A secondary issue is that we are creatures of habit. We have come to a level of comfort with our way of working with the PC. We crave the repetitive nature of coming in to work each day and sitting at the same location, leveraging the same toolset (apps), and performing the same tasks. Mobility creates a disruption in that paradigm and causes us to push our work boundaries. Tablets offer convenience but we are not ready to fully commit to them. In the end, it seems it is easier to choose the intellectually easy path of the status quo.

In the last analysis, does it really come down to the fact that people are habitual creatures that can’t escape from the routine of showing up to the same place, same seat, and same way of computing? Will it really take a decade or more to break free of our current way of thinking about computing? Can we move beyond the idea of tablets and mobile devices as our primary device – to our only device? Is Forrester spot-on in describing this transition, as one that just replaces laptops in our current paradigm? Mobility has more to offer than just a more productive and efficient way of working than a laptop. Do we have enough foresight to take advantage of it? Post a comment and let me know!

Benjamin Robbins is currently a Principal at Palador, a firm that focuses on providing strategic guidance to enterprises in the areas of mobility, apps, and data. You can follow him on Twitter. Mr. Robbins resides in Seattle and blogs regularly at


  1. Posted May 7, 2012 at 17:39 | Permalink

    I am inclined to agree with your assessment on being addicted to lots of room on the screen. However, its not just that we are addicted to the big screens (I personally am a big fan of the dual monitor solution), but the multi tasking abilities that come along with having multiple screens. Having been a simple administrative aide in the past, I can tell you that there were aspects of my job that were nearly impossible with out being able to see multiple windows at once. Until they optimize my ability to see more than one application at a time on a mobile device or make it easier for mobile apps to pull in the information I need from other applications, mobile will not be optimized for industry.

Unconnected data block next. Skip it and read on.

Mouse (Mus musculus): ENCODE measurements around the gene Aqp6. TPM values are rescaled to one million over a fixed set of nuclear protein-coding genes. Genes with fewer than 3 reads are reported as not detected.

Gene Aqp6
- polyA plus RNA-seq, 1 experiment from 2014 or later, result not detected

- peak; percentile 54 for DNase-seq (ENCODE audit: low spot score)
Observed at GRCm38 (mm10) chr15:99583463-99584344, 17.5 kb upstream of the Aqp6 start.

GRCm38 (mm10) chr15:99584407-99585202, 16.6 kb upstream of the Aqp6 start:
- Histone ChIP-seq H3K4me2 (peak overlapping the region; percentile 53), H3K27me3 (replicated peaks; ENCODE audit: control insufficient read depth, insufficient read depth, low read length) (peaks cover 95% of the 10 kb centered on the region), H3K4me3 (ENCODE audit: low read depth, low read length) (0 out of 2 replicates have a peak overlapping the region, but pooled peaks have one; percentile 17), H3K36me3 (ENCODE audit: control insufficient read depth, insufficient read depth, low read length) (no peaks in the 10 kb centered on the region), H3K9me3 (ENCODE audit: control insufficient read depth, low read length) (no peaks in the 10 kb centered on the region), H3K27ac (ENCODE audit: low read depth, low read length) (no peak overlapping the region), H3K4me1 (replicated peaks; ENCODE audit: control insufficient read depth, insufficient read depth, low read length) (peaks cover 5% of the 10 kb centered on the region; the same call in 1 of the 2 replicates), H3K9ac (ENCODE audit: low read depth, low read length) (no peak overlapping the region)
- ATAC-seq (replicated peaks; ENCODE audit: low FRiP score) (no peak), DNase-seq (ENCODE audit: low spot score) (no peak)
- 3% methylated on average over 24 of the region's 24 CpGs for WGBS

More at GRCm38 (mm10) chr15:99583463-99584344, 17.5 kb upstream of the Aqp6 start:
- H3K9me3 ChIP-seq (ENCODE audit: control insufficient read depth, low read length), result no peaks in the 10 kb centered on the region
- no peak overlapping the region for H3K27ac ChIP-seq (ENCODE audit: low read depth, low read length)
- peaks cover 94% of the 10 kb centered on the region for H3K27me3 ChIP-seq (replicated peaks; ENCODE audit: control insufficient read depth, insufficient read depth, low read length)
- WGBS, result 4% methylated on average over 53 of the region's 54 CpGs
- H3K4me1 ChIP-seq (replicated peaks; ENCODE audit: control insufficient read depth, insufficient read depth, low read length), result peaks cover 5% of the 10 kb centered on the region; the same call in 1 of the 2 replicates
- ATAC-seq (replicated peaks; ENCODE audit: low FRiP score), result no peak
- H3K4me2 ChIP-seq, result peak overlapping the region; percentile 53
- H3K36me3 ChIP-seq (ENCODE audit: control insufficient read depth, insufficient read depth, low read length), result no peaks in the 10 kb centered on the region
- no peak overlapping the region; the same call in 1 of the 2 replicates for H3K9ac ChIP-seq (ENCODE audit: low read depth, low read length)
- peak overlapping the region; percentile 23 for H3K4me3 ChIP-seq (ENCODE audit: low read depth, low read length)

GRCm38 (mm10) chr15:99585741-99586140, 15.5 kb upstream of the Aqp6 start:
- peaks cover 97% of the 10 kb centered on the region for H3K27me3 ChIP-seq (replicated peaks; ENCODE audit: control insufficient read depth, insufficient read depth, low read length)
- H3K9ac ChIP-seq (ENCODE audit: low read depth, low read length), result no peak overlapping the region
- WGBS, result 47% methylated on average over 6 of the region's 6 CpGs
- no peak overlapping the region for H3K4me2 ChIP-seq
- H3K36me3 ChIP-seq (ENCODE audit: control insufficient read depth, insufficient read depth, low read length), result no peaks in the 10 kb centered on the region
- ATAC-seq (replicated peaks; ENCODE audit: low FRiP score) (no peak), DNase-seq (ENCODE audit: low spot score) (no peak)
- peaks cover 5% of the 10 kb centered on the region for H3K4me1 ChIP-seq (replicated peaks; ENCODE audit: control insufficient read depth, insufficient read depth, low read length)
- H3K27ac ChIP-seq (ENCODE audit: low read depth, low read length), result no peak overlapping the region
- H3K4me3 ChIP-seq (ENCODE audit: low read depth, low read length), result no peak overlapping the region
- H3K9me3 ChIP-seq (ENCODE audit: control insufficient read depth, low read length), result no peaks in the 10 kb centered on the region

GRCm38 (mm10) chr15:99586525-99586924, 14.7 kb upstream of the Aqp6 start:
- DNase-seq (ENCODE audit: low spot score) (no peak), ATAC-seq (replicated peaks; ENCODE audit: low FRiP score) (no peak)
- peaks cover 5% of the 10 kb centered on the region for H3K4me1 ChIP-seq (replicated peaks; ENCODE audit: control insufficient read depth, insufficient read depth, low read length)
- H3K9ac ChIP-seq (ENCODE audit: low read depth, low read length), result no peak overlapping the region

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  2. Posted May 18, 2012 at 18:11 | Permalink

    Haven’t made the jump to a tablet only because it doesn’t include phone service. Excuse maybe??

    I have a couple of questions. I work with people that are not using your COPE approach but have a tablet and very restricted use of the tablet. You obviously are now looking back after a paradigm change. Will it be easy for them to just start using a mobile device as their only device if they were allowed to?